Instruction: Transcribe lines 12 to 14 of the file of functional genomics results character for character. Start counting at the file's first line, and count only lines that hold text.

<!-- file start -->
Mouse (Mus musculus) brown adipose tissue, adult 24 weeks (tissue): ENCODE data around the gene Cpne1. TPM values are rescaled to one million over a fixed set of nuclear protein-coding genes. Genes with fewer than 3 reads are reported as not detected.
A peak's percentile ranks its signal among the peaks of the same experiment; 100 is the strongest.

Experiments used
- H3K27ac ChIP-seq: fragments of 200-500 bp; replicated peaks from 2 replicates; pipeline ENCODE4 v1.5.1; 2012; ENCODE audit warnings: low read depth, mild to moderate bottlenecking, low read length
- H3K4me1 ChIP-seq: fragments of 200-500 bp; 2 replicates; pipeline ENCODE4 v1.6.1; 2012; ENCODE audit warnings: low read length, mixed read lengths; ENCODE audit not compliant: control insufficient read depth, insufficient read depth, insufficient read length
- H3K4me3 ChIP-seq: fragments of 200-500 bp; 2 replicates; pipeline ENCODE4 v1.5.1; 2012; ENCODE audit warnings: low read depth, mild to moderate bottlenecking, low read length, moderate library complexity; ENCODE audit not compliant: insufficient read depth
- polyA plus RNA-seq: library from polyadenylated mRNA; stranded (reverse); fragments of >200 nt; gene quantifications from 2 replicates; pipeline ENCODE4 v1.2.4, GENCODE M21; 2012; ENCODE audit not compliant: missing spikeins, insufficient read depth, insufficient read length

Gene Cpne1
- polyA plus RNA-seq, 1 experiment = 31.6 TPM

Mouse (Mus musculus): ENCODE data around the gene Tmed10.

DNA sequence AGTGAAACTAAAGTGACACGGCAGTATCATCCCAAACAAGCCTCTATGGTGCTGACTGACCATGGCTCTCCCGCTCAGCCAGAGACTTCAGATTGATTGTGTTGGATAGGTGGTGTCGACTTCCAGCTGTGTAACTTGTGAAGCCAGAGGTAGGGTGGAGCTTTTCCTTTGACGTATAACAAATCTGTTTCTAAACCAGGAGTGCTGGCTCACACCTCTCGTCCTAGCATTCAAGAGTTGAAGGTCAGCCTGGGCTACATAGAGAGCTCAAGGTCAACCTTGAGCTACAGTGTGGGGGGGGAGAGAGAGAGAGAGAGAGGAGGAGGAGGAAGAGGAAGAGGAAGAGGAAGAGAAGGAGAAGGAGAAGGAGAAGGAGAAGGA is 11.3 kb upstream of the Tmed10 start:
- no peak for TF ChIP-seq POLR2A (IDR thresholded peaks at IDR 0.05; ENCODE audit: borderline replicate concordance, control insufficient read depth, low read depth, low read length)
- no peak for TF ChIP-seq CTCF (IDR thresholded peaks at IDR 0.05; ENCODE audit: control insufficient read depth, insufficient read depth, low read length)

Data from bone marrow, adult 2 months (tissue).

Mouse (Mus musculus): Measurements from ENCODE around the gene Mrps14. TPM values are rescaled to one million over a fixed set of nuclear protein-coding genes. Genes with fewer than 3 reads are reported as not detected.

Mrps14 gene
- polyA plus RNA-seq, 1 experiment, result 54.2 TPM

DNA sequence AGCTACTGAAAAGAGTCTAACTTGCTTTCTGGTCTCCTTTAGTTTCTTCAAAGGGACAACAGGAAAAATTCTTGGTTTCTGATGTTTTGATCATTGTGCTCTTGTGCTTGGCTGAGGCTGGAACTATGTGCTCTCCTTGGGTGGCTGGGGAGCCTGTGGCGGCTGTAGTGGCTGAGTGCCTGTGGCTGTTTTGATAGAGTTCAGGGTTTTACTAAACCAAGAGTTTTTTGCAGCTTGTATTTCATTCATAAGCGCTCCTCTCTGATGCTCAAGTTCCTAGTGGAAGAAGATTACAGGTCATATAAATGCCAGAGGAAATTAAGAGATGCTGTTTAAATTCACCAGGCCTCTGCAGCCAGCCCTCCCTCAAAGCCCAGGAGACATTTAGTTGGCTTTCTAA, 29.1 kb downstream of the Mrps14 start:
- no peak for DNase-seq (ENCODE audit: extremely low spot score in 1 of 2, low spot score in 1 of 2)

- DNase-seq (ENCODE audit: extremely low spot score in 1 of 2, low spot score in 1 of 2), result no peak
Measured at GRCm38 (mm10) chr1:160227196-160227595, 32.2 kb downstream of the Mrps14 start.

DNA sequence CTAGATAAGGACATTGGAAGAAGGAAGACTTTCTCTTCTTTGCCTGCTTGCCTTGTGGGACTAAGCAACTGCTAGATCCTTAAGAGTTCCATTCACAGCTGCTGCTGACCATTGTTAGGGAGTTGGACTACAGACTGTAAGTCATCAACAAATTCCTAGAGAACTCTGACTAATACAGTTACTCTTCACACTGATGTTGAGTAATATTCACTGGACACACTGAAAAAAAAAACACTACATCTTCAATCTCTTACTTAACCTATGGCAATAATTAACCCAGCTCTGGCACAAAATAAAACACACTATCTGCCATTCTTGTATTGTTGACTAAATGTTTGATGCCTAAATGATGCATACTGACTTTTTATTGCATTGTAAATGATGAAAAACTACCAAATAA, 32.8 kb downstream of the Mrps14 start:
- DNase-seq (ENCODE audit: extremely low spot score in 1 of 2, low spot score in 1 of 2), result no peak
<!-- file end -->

- no peak for TF ChIP-seq POLR2A (IDR thresholded peaks at IDR 0.05; ENCODE audit: borderline replicate concordance, control insufficient read depth, low read depth, low read length)
- no peak for TF ChIP-seq CTCF (IDR thresholded peaks at IDR 0.05; ENCODE audit: control insufficient read depth, insufficient read depth, low read length)

Data from bone marrow, adult 2 months (tissue).